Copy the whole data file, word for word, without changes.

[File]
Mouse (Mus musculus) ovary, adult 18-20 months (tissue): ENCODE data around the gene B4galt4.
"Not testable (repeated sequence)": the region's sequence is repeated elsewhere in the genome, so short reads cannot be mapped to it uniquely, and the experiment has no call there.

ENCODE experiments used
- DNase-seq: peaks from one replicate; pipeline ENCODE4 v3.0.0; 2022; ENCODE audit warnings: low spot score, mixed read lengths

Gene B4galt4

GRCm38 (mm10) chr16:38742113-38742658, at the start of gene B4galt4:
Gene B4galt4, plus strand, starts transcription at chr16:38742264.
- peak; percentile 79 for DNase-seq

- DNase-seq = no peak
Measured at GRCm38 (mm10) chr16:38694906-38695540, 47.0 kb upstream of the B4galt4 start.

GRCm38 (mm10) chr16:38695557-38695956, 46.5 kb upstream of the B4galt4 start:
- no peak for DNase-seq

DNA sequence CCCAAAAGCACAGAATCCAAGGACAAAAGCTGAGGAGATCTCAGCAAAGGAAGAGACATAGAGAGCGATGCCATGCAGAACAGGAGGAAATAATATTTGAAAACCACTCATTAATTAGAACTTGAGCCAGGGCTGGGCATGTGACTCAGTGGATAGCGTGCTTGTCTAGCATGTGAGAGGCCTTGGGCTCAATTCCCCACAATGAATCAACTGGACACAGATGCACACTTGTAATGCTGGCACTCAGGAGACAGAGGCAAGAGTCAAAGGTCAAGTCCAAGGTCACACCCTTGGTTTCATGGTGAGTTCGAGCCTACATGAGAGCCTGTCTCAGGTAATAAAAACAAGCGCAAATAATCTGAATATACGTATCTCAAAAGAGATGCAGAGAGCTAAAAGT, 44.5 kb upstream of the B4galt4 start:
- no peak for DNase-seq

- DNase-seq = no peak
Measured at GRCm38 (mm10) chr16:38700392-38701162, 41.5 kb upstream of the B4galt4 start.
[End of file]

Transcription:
Mouse (Mus musculus) ovary, adult 18-20 months (tissue): ENCODE data around the gene B4galt4.
"Not testable (repeated sequence)": the region's sequence is repeated elsewhere in the genome, so short reads cannot be mapped to it uniquely, and the experiment has no call there.

ENCODE experiments used
- DNase-seq: peaks from one replicate; pipeline ENCODE4 v3.0.0; 2022; ENCODE audit warnings: low spot score, mixed read lengths

Gene B4galt4

GRCm38 (mm10) chr16:38742113-38742658, at the start of gene B4galt4:
Gene B4galt4, plus strand, starts transcription at chr16:38742264.
- peak; percentile 79 for DNase-seq

- DNase-seq = no peak
Measured at GRCm38 (mm10) chr16:38694906-38695540, 47.0 kb upstream of the B4galt4 start.

GRCm38 (mm10) chr16:38695557-38695956, 46.5 kb upstream of the B4galt4 start:
- no peak for DNase-seq

DNA sequence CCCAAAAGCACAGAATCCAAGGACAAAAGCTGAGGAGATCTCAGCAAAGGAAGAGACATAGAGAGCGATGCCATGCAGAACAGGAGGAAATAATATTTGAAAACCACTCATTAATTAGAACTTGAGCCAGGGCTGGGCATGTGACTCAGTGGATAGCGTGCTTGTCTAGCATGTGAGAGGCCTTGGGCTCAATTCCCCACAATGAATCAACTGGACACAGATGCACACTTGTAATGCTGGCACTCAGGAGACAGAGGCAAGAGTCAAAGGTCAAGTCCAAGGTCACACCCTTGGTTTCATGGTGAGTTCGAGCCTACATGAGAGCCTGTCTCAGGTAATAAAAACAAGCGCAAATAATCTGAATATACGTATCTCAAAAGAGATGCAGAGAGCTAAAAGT, 44.5 kb upstream of the B4galt4 start:
- no peak for DNase-seq

- DNase-seq = no peak
Measured at GRCm38 (mm10) chr16:38700392-38701162, 41.5 kb upstream of the B4galt4 start.